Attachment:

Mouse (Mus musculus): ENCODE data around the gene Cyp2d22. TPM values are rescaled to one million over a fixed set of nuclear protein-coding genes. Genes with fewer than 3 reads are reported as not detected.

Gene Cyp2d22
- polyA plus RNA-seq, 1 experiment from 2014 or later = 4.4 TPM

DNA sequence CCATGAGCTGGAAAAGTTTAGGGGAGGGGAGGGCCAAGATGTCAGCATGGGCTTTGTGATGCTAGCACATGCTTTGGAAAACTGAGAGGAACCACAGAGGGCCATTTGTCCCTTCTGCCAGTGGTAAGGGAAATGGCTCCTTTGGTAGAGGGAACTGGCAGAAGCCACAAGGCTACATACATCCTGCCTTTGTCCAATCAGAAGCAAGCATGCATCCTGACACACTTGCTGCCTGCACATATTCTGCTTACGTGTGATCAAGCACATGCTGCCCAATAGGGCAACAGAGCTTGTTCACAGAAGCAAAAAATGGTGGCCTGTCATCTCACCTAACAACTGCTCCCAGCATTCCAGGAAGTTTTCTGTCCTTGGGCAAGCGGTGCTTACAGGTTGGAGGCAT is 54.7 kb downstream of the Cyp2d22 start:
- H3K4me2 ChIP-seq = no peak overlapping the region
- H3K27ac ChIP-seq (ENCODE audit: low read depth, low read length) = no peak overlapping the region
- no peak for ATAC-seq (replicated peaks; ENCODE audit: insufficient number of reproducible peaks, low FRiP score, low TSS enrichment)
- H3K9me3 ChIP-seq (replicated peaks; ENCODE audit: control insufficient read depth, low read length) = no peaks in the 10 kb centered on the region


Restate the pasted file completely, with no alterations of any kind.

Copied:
Mouse (Mus musculus): ENCODE data around the gene Cyp2d22. TPM values are rescaled to one million over a fixed set of nuclear protein-coding genes. Genes with fewer than 3 reads are reported as not detected.

Gene Cyp2d22
- polyA plus RNA-seq, 1 experiment from 2014 or later = 4.4 TPM

DNA sequence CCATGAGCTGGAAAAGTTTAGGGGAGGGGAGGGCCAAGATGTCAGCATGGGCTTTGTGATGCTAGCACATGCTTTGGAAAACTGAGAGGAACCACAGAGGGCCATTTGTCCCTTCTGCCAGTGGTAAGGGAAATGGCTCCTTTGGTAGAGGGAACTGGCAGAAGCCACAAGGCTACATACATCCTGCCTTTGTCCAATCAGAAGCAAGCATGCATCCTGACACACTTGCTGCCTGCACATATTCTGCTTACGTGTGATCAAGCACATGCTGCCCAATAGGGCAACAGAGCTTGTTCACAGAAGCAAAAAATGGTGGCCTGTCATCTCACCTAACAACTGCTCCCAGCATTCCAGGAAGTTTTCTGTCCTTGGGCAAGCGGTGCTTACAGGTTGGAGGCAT is 54.7 kb downstream of the Cyp2d22 start:
- H3K4me2 ChIP-seq = no peak overlapping the region
- H3K27ac ChIP-seq (ENCODE audit: low read depth, low read length) = no peak overlapping the region
- no peak for ATAC-seq (replicated peaks; ENCODE audit: insufficient number of reproducible peaks, low FRiP score, low TSS enrichment)
- H3K9me3 ChIP-seq (replicated peaks; ENCODE audit: control insufficient read depth, low read length) = no peaks in the 10 kb centered on the region